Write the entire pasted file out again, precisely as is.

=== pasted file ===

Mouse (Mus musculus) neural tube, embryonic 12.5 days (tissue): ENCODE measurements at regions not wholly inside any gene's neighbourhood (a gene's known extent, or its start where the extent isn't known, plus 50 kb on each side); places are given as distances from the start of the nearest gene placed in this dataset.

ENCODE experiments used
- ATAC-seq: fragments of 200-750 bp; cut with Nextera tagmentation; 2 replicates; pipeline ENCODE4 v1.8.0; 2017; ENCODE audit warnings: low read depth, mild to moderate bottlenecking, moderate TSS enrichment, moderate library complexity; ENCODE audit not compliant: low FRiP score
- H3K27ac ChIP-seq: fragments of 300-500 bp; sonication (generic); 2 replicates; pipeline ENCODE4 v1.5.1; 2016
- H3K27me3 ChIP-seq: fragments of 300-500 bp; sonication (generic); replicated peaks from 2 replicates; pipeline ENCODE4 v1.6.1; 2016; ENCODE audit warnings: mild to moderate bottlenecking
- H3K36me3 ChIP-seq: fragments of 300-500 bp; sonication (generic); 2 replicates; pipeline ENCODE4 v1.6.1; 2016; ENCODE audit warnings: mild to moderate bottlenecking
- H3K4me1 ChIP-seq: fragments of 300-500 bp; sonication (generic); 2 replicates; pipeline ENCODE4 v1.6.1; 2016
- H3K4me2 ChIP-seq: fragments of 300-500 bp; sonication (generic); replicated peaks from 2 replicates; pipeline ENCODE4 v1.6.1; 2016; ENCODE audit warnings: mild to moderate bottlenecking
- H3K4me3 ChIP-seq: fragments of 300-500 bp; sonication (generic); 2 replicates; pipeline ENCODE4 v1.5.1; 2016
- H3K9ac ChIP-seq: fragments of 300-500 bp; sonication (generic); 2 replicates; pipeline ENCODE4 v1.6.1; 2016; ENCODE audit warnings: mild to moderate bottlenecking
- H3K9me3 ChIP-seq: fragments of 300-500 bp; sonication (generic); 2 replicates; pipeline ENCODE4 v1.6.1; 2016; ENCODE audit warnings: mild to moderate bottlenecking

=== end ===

Mouse (Mus musculus) neural tube, embryonic 12.5 days (tissue): ENCODE measurements at regions not wholly inside any gene's neighbourhood (a gene's known extent, or its start where the extent isn't known, plus 50 kb on each side); places are given as distances from the start of the nearest gene placed in this dataset.

ENCODE experiments used
- ATAC-seq: fragments of 200-750 bp; cut with Nextera tagmentation; 2 replicates; pipeline ENCODE4 v1.8.0; 2017; ENCODE audit warnings: low read depth, mild to moderate bottlenecking, moderate TSS enrichment, moderate library complexity; ENCODE audit not compliant: low FRiP score
- H3K27ac ChIP-seq: fragments of 300-500 bp; sonication (generic); 2 replicates; pipeline ENCODE4 v1.5.1; 2016
- H3K27me3 ChIP-seq: fragments of 300-500 bp; sonication (generic); replicated peaks from 2 replicates; pipeline ENCODE4 v1.6.1; 2016; ENCODE audit warnings: mild to moderate bottlenecking
- H3K36me3 ChIP-seq: fragments of 300-500 bp; sonication (generic); 2 replicates; pipeline ENCODE4 v1.6.1; 2016; ENCODE audit warnings: mild to moderate bottlenecking
- H3K4me1 ChIP-seq: fragments of 300-500 bp; sonication (generic); 2 replicates; pipeline ENCODE4 v1.6.1; 2016
- H3K4me2 ChIP-seq: fragments of 300-500 bp; sonication (generic); replicated peaks from 2 replicates; pipeline ENCODE4 v1.6.1; 2016; ENCODE audit warnings: mild to moderate bottlenecking
- H3K4me3 ChIP-seq: fragments of 300-500 bp; sonication (generic); 2 replicates; pipeline ENCODE4 v1.5.1; 2016
- H3K9ac ChIP-seq: fragments of 300-500 bp; sonication (generic); 2 replicates; pipeline ENCODE4 v1.6.1; 2016; ENCODE audit warnings: mild to moderate bottlenecking
- H3K9me3 ChIP-seq: fragments of 300-500 bp; sonication (generic); 2 replicates; pipeline ENCODE4 v1.6.1; 2016; ENCODE audit warnings: mild to moderate bottlenecking